|be a foodie | September 2016
Bessy's Best is a family farm affair
by Cathryn Sprynczynatyk
Photos by Jason Anderson
Bessy the cow saved the Goetz family dairy farm from going under in the 2008 recession. Or rather, her namesake dairy operation saved the family farm.
Kathy and Blaine Goetz are third generation dairy farmers near Sterling, N.D. Kathy Goetz's father-in-law built the Goetz Dairy. With no electricity, no shelter belts, nothing but an open field, he moved a house to the farm land.
In 2008, commodity prices had hit the bottom. The Goetzes were making cuts where they could. If a cow died, they didn't replace it. After 30 years of dairy farming, the Goetzes were faced with a choice: close the dairy farm or do something different.
"My husband and I, we're too young to retire," Goetz said.
Plus, Goetz added they liked being their own bosses.
Goetz's husband had long dreamt of bottling his own milk. They pooled their savings and began to build their own bottling operation.
Goetz credits a state health inspector with helping them as they built the bottling operation. The inspector was at the Goetz farm almost every day -- not to find things wrong, but to help them make decisions that would fit with health code.
"We continue to do the right thing, not because we have to," Goetz said. "We do the right thing because we want to."
Bessy's Best products are distributed through SuperValu to Bismarck-Mandan, Dickinson, Hazen, Beulah, Steele and other area towns.
"We call it 100 percent real milk, because it's 100 percent whole milk," Goetz said. "We leave the cream in there, because that's your real milk. If we removed the cream, we would have to add back in vitamins. Even in the natural foods, if you look at the ingredients, we are the only milk that has milk as the only ingredient."
In addition to whole milk, Bessy's Best produces chocolate milk, cheese and yogurt. The Goetz dairy farm has a country store where they sell additional products not yet marketed in grocery stores. Pizza, caramel rolls, ice cream and popcorn balls are sold on the honor system.
Bessy's Best products are used in local Bismarck-Mandan cuisine. Pizzas made with Bessy's Best mozzarella are sold at the Bisman Community Food Co-op, and their salad bar features Bessy's Best greek yogurt. Peacock Alley serves Bessy's Best yogurt on waffles. Fireflour Pizza uses Bessy's Best mozzarella on pizzas.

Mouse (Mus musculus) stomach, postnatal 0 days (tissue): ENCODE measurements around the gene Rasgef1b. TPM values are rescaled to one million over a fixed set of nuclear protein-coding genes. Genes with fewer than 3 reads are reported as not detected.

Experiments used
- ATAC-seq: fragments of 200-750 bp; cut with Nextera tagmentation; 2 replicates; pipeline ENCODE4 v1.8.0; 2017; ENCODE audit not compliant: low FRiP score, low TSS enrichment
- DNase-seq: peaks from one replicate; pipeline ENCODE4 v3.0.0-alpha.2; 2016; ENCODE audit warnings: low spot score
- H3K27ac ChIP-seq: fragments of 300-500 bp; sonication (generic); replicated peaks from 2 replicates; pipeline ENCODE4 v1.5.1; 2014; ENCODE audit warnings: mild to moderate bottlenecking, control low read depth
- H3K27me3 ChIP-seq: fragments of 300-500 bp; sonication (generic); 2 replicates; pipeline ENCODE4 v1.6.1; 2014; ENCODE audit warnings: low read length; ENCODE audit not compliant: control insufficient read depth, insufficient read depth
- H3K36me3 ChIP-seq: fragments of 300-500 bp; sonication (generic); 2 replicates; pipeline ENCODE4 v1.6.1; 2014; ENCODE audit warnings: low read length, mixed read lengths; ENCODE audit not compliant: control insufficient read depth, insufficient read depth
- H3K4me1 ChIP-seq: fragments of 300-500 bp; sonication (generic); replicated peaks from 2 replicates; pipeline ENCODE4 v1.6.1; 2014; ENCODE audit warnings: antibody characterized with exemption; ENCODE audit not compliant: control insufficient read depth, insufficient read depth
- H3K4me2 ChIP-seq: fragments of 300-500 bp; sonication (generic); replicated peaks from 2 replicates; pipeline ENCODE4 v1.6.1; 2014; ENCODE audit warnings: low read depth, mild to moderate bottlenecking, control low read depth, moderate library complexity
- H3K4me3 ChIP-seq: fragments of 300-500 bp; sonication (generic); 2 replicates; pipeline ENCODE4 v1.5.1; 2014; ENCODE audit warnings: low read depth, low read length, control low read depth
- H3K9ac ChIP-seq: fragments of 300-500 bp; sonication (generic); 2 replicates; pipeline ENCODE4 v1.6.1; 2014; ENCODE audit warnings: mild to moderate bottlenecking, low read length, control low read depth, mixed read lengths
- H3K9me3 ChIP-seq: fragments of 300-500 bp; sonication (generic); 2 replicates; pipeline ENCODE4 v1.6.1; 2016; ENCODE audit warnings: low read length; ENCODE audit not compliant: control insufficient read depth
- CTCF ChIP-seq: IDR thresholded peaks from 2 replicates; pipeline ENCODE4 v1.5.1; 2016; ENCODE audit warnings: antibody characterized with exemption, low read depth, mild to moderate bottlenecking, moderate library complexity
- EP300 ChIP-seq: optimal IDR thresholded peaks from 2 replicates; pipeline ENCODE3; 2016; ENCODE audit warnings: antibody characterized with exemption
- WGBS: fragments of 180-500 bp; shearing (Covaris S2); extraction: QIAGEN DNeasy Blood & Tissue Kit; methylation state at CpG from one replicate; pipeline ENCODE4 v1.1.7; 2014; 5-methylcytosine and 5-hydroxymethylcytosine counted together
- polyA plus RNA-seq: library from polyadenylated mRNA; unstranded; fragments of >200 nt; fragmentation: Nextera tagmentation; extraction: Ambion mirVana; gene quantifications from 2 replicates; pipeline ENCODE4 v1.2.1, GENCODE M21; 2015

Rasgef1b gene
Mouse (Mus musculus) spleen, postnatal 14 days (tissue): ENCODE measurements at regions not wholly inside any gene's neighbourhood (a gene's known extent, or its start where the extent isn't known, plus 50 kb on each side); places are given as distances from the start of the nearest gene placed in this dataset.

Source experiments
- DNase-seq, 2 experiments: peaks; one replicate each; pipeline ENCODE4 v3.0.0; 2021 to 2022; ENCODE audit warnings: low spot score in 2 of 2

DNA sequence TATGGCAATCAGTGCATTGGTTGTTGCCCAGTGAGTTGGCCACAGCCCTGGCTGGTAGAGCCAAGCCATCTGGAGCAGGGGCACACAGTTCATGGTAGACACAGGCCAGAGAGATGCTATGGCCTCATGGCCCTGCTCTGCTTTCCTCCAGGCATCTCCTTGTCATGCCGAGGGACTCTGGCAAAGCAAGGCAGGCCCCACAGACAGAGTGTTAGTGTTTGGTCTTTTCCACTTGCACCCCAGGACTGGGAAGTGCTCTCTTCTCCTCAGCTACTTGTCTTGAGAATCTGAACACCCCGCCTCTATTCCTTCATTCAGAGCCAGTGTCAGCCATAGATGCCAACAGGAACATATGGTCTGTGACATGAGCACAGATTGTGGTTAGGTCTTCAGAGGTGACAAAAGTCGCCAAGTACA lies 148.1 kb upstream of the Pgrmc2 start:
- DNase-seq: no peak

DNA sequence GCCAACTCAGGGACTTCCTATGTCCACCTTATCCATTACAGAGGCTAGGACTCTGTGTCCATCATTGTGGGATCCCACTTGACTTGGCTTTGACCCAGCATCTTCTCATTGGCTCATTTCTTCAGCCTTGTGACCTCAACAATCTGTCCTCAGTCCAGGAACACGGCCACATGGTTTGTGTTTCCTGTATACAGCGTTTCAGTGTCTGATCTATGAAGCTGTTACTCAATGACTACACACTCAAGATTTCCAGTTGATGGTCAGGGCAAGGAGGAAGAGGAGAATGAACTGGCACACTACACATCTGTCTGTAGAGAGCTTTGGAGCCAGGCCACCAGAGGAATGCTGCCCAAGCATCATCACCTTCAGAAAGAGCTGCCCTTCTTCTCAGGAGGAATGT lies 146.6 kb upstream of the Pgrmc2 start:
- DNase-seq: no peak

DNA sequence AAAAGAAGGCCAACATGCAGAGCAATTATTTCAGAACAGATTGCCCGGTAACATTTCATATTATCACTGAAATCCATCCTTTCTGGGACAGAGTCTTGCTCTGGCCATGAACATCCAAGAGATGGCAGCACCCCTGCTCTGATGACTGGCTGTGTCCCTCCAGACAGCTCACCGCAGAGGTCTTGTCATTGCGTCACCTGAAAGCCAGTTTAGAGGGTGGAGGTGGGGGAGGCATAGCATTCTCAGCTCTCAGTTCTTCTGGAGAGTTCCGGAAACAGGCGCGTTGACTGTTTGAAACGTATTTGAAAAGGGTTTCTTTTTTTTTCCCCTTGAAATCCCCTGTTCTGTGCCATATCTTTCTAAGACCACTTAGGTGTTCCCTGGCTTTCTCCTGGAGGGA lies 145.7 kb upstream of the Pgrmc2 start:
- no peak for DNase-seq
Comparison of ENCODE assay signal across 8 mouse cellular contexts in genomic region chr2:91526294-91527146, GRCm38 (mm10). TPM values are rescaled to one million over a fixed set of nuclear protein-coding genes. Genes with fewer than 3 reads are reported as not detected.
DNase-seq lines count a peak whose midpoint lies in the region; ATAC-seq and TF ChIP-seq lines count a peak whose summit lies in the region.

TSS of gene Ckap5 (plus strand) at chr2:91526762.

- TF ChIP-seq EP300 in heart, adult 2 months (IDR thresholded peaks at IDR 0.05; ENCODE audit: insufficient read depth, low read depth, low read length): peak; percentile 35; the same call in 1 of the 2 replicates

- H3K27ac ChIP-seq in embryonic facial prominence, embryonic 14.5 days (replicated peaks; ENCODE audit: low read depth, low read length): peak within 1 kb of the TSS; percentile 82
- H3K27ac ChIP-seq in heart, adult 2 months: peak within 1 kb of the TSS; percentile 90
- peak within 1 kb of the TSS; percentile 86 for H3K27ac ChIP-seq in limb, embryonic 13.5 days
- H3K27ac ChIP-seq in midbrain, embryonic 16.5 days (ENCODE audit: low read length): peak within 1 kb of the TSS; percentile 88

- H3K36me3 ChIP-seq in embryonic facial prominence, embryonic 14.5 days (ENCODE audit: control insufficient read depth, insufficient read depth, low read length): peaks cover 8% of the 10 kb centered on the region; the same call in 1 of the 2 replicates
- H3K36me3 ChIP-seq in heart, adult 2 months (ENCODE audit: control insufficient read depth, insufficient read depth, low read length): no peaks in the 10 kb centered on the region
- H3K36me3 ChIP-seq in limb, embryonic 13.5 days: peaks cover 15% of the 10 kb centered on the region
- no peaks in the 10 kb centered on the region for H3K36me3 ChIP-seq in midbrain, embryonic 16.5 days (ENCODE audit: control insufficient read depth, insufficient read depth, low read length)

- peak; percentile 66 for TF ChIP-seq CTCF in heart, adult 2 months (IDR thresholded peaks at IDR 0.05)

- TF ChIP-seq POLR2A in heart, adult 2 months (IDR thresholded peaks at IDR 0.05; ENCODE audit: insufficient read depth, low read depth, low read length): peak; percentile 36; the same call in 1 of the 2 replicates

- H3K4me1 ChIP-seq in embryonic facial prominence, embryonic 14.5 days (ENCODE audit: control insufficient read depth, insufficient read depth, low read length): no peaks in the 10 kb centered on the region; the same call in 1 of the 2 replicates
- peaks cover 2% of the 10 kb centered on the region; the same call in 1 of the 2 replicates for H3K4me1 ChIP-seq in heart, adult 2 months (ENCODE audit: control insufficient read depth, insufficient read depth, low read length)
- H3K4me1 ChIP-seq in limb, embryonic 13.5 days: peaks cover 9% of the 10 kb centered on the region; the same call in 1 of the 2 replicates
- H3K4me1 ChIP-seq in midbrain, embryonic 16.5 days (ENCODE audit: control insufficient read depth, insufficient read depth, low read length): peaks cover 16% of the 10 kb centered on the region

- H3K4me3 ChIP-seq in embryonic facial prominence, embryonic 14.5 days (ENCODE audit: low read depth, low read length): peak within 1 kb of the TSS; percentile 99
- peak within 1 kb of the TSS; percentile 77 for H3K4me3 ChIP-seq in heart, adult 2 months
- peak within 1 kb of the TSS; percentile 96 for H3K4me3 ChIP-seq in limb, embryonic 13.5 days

The value-added agricultural products fall under Goetz's responsibility. Blaine and Kathy run the Bessy's Best bottling operation. Their son, Travis Goetz, and his family are responsible for dairy farming.
Goetz runs the bottling operation and is responsible for the cheese, baked goods, etc. Caramel for popcorn balls and caramel rolls is made from Bessy's Best yogurt. Goetz said the yogurt gives caramel rolls a tangy flavor. Even more popular are her cinnamon rolls.
"(Cinnamon rolls) tend to go a bit better than the caramel rolls," Goetz said. "I don't know if it's because they eat it in the car or what."
Goetz has created all of the Bessy's Best cheese recipes, including dill and caraway, garlic cheese curds and full-throttle with jalapeno and habanero peppers.
"You cook it until it squeaks. Usually, you bite," but Goetz tests the doneness of garlic cheese curds by feel.
"My favorite thing beside the whole milk is our greek yogurt," Goetz said. "It is the creamiest. Even without sugar or anything, it is the best... I eat it with berries or drizzle it with honey. That's what Peacock (Alley) does with it on their waffles."
The Bessy's Best name comes from a real cow, although Bessy the cow has since died. Goetz said Bessy wasn't a family pet, but she was an unusually friendly dairy cow.
"Every time you were sitting out there watching the breeding cows, she would come over and want you to pet her, scratch her ears," Goetz said. "All the trainees would get on her and ride her into the barn."
Those trainees are typically international employees on J-1 agricultural visas. Betsy's Best and the Goetz dairy farm had a hard time finding employees, especially competing with the oil industry. Additionally, not many employees were interested in the split shift a dairy farm requires.
Goetz said the J-1 Visa program has been a good fit for them. Their employees gain experience in the agriculture industry. They learn the trade and take that knowledge and experience home with them.
Goetz said they employed one young woman who had just turned 18 years old. She wanted to learn everything she could, including how to breed cattle. Her percentage of bred heifers was so high, a bovine genetics company offered her a job in her native Brazil.
The Goetz family provides food and lodging to their J-1 agricultural visa employees, but the program has its rewards.
"They live with us and they get their meals from us," Goetz said. "It costs us a couple hundred extra, but we like that they get to know us."
Cathryn Sprynczynatyk is a lifelong resident of Bismarck, a proud Ukranian and a news junkie. She is wife to Jason and mother to Sigurdor and Henrik.